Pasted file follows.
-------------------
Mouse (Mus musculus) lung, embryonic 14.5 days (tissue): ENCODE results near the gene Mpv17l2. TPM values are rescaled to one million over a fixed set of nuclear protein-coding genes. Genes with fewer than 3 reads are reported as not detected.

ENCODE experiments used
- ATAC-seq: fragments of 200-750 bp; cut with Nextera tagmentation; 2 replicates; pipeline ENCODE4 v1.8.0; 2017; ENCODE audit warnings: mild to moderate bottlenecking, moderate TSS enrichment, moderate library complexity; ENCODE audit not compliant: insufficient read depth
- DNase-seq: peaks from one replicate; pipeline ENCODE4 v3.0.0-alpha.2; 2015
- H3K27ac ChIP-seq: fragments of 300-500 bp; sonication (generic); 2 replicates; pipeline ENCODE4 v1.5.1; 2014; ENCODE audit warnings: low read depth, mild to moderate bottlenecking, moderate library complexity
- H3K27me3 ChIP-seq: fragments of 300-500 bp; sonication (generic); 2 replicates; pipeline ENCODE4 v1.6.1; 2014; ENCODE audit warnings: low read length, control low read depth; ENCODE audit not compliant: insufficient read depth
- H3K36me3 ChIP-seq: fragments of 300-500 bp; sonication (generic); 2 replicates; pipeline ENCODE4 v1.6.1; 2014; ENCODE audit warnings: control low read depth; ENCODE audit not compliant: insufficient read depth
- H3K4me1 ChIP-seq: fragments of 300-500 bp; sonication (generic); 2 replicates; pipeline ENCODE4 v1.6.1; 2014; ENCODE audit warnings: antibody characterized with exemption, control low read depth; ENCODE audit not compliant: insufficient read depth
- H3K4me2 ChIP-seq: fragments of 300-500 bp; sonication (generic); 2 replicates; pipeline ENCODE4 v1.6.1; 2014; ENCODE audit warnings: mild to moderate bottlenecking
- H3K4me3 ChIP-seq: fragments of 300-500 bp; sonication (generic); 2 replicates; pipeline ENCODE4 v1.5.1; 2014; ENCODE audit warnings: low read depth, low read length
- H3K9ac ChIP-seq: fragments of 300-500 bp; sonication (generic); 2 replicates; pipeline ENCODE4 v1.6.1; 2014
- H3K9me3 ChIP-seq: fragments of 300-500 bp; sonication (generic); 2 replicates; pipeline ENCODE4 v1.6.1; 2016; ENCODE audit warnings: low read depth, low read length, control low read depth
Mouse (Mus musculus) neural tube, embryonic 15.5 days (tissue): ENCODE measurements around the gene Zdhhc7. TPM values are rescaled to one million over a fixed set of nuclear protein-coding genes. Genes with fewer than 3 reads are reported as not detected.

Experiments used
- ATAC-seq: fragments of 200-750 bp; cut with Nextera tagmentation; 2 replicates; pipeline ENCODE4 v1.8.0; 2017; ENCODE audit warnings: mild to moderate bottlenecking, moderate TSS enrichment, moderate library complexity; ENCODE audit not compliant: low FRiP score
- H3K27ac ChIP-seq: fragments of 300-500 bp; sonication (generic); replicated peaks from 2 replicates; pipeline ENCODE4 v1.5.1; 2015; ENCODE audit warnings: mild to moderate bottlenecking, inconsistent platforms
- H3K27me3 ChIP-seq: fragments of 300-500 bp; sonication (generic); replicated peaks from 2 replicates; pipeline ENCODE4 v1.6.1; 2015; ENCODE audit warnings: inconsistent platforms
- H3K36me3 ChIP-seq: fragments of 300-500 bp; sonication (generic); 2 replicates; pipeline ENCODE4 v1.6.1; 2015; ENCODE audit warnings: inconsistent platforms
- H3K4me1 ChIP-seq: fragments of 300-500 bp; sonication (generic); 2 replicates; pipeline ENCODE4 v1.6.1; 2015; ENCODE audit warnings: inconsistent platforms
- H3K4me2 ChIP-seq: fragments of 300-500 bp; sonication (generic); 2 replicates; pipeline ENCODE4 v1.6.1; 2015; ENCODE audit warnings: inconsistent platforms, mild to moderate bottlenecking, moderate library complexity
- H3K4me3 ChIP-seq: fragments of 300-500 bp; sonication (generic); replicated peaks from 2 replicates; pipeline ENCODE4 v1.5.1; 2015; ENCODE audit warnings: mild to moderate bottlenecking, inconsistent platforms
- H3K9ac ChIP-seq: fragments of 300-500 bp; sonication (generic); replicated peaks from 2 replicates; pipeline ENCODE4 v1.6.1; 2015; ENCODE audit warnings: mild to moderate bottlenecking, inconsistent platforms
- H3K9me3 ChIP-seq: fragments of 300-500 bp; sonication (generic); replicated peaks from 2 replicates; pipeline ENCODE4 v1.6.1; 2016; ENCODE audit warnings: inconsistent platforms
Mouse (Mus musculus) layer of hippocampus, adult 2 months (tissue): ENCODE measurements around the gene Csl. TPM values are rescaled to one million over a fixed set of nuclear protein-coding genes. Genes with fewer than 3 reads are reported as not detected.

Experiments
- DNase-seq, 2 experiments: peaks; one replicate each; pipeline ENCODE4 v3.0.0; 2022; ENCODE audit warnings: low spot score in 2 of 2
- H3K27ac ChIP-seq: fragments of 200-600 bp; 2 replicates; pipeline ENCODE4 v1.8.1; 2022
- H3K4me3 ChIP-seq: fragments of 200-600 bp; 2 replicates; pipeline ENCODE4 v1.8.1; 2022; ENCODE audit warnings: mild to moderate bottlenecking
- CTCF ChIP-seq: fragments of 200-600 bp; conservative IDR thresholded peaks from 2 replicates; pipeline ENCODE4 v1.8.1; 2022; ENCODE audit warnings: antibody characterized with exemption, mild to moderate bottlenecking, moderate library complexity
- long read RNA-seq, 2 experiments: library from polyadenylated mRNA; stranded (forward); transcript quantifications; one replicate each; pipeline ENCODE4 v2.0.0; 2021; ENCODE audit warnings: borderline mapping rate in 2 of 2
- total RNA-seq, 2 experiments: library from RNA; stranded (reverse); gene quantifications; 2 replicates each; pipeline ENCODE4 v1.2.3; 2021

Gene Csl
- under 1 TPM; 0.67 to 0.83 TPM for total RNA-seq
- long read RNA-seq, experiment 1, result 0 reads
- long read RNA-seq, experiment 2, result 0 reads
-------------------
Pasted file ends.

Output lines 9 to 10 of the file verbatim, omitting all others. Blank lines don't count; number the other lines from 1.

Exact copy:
- H3K4me2 ChIP-seq: fragments of 300-500 bp; sonication (generic); 2 replicates; pipeline ENCODE4 v1.6.1; 2014; ENCODE audit warnings: mild to moderate bottlenecking
- H3K4me3 ChIP-seq: fragments of 300-500 bp; sonication (generic); 2 replicates; pipeline ENCODE4 v1.5.1; 2014; ENCODE audit warnings: low read depth, low read length